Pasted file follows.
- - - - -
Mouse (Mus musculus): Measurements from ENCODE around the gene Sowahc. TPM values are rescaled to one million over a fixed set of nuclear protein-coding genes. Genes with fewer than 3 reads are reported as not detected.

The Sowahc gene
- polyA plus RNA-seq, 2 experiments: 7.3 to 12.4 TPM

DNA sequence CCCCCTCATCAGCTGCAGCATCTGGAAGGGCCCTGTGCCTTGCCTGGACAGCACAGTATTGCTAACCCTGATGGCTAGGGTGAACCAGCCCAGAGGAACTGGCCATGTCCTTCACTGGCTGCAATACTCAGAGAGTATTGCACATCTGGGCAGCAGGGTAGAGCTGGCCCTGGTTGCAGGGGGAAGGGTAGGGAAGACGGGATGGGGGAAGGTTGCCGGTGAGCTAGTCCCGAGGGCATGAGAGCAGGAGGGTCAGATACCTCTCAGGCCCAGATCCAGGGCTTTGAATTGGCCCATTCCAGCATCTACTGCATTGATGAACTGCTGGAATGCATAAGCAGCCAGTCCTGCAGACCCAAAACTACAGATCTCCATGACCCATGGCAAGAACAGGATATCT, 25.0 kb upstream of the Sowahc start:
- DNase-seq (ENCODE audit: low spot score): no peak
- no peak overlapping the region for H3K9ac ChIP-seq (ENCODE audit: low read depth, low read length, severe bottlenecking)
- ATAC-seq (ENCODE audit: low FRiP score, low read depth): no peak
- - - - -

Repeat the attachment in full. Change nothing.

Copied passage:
Mouse (Mus musculus): Measurements from ENCODE around the gene Sowahc. TPM values are rescaled to one million over a fixed set of nuclear protein-coding genes. Genes with fewer than 3 reads are reported as not detected.

The Sowahc gene
- polyA plus RNA-seq, 2 experiments: 7.3 to 12.4 TPM

DNA sequence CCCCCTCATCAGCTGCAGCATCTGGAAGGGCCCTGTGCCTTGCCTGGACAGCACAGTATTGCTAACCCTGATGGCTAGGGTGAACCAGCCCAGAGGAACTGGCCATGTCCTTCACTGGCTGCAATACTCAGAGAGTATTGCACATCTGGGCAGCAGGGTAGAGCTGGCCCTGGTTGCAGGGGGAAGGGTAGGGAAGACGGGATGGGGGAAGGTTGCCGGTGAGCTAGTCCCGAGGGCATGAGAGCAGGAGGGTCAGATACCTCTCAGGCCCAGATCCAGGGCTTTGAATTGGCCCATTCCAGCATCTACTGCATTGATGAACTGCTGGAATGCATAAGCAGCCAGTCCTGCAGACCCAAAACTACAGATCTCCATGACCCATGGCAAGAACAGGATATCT, 25.0 kb upstream of the Sowahc start:
- DNase-seq (ENCODE audit: low spot score): no peak
- no peak overlapping the region for H3K9ac ChIP-seq (ENCODE audit: low read depth, low read length, severe bottlenecking)
- ATAC-seq (ENCODE audit: low FRiP score, low read depth): no peak